IN THE KNOW: Anti-Wiretapping Law
Republic Act No. 4200, or the Anti-Wiretapping Law, was passed on June 19, 1965, to safeguard the constitutional right to privacy of communication.
The law prohibits the tapping of any wire or cable or using other devices to record, intercept, or secretly overhear any private communication or spoken word when it is unauthorized by all parties in the conversation, except when it is done pursuant to a court order and complies with all conditions imposed by the law.
Possession of any tape, wire, disc, or other record, or copies of an illegally obtained recording of a private communication and replaying an illegal recording for another person or furnishing transcripts of the communication, whether complete or partial, are also punishable by law.
According to the explanatory note in the Senate Bill No. 9 introduced by Sen. Lorenzo Tañada in 1962, the law also intends to stop the practice of government officials of spying on each other—a “most obnoxious instrument of oppression or arbitrary power.”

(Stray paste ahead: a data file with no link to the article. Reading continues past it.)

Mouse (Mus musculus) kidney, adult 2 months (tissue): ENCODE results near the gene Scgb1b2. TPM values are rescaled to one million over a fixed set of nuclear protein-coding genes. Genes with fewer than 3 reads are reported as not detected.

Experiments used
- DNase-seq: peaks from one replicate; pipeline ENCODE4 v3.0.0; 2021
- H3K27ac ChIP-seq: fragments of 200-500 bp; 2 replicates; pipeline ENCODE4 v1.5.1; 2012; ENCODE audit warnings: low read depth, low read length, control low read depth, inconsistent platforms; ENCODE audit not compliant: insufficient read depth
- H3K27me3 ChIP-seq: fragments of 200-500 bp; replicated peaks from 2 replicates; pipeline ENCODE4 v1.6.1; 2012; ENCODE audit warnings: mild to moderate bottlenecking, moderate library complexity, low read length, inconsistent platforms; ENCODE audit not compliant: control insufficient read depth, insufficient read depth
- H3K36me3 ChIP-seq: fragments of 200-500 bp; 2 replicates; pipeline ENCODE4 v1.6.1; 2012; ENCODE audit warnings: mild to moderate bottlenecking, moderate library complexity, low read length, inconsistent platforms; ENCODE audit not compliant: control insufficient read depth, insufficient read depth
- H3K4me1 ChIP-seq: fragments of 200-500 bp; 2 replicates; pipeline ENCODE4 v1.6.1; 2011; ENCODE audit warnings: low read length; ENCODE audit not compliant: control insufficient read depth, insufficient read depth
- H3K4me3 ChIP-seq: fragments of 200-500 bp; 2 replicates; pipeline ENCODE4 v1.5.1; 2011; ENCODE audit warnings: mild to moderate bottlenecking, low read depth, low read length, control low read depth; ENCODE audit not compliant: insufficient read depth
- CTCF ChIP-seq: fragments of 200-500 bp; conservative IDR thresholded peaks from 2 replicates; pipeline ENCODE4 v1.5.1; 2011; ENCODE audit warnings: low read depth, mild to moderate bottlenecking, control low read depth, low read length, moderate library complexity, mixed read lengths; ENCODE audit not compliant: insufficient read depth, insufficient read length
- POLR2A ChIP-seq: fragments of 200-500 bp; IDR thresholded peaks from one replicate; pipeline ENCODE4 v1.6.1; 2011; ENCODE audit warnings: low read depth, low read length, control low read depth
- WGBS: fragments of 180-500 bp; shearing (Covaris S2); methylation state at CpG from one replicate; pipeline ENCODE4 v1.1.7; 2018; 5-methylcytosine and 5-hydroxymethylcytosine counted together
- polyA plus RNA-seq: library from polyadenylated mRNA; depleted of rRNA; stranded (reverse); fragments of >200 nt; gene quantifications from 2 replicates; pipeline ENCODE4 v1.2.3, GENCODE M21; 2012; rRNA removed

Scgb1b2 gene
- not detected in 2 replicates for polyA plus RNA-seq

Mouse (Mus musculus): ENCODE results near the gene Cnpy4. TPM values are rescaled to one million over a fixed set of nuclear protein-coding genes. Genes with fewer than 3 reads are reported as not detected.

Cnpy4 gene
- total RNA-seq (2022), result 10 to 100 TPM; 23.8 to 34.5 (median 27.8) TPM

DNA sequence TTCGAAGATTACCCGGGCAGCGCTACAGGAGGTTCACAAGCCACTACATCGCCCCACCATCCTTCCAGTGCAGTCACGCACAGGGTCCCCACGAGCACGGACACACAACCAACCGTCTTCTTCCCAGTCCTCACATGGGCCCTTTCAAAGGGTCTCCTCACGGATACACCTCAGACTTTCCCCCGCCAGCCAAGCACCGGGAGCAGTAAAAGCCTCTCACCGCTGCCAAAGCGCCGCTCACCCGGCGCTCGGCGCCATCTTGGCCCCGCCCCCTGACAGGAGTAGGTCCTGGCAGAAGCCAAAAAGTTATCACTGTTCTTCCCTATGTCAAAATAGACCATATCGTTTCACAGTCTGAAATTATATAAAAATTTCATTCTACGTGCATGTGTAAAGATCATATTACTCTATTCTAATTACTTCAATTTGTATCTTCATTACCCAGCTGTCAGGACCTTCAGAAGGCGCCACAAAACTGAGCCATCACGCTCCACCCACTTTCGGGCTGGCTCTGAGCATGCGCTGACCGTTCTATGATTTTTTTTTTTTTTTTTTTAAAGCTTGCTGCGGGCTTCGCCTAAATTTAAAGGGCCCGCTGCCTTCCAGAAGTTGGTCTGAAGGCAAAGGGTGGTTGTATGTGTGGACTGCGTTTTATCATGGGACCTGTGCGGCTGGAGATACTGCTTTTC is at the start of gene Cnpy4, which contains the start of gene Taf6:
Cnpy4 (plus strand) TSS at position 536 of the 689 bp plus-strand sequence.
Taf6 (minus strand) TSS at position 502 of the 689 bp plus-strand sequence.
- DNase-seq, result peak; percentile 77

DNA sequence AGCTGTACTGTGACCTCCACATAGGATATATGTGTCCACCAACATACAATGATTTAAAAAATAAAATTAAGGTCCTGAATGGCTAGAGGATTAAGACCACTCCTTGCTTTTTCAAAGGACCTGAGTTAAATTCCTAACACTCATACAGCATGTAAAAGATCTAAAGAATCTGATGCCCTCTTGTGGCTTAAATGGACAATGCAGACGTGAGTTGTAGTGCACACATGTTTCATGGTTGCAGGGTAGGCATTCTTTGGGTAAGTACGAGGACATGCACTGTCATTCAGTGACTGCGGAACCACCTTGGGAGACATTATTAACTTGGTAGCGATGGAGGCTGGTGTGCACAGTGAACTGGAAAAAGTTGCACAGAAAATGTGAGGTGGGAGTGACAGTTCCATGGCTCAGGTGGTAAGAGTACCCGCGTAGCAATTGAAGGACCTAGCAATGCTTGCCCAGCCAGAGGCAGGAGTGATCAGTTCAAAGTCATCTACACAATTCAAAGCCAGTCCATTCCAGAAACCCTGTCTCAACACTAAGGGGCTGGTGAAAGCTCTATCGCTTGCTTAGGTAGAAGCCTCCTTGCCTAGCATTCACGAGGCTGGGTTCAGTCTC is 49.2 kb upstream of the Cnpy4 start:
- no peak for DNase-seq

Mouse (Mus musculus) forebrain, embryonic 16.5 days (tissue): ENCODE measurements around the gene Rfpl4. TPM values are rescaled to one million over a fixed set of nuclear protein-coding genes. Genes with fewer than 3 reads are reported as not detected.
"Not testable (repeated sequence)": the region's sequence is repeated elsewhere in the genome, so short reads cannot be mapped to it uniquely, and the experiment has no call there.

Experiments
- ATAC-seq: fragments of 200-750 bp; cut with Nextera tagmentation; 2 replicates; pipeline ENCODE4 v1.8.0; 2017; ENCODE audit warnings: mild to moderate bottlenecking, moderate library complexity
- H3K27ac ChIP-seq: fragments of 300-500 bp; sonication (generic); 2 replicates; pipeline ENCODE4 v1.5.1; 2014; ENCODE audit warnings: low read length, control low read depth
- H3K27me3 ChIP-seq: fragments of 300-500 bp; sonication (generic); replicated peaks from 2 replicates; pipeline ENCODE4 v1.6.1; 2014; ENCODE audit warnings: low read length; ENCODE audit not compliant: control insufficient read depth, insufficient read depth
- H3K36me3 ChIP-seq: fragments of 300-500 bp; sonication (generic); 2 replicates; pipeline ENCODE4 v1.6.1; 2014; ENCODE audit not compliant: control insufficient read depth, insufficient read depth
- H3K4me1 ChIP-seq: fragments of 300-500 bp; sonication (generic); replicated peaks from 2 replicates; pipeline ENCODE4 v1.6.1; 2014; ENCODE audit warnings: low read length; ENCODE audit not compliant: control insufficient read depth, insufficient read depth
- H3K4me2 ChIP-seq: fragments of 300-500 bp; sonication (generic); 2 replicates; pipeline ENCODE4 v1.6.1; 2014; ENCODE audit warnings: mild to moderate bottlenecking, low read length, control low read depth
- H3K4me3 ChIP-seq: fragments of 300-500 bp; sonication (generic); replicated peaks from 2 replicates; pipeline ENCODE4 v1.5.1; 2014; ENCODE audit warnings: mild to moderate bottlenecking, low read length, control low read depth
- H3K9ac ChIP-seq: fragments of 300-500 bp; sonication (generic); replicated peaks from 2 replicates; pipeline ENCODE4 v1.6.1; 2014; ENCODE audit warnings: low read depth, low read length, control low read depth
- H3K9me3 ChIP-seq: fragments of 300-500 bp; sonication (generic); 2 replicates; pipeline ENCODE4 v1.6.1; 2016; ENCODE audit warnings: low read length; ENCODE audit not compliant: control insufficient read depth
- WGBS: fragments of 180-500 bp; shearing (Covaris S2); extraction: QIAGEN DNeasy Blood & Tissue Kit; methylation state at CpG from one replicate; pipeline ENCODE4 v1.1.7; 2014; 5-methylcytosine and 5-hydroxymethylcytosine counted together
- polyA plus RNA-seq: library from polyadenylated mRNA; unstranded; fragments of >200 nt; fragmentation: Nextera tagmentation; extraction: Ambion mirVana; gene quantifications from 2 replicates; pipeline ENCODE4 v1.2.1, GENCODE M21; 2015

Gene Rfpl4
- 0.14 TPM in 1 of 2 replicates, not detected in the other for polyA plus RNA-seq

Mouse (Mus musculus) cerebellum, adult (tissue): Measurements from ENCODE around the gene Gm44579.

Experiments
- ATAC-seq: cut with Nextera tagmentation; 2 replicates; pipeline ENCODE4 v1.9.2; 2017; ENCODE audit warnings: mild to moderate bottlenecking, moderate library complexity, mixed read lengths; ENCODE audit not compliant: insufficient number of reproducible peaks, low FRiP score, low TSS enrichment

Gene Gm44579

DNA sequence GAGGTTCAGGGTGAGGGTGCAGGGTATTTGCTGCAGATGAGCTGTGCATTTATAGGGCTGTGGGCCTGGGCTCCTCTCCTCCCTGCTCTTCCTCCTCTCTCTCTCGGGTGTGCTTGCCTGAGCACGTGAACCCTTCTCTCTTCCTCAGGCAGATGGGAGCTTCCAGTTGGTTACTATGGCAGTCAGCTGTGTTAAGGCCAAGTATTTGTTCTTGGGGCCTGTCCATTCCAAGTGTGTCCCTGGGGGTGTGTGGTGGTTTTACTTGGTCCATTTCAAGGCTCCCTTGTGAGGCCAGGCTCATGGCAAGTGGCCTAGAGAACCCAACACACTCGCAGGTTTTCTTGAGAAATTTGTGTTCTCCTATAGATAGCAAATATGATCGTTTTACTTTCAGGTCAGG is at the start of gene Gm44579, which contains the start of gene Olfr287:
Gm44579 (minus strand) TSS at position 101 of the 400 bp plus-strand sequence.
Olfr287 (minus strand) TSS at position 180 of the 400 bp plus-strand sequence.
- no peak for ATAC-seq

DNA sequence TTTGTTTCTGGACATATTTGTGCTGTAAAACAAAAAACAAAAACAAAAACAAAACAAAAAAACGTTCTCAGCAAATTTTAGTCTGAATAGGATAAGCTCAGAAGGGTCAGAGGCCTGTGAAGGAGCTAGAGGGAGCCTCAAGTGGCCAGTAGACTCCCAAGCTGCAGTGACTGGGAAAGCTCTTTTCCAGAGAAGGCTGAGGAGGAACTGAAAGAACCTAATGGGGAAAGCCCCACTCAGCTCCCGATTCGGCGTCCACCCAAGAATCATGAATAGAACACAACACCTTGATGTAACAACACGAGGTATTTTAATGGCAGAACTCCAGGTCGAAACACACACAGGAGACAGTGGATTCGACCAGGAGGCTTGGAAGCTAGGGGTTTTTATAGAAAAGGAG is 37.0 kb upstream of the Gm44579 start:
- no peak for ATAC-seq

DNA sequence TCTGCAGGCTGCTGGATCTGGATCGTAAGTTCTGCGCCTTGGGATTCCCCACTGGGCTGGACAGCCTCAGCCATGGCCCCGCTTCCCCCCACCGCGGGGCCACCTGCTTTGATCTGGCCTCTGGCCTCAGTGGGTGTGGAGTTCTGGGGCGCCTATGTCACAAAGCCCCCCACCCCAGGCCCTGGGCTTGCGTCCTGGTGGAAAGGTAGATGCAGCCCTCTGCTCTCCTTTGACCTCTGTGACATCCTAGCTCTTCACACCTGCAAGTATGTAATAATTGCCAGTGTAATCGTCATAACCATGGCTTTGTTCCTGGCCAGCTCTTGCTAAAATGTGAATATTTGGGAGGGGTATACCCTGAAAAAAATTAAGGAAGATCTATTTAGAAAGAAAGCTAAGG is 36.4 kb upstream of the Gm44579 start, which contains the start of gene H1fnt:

Any illegally obtained recordings are inadmissible in any judicial, quasijudicial, administrative, and legislative hearings or investigations.
Direct participants to the wiretapping and anyone who aids, permits, or causes the violation are, upon conviction, punished by imprisonment of not less than six months or more than six years. If the offender is a public official at the time of the offense, he shall be penalized with perpetual absolute disqualification from public office. If the offender is a foreigner, he shall be subject to deportation.
Sources: Republic Act No. 4200, Free Legal Assistance Group FAQ on Anti-Wiretapping Law
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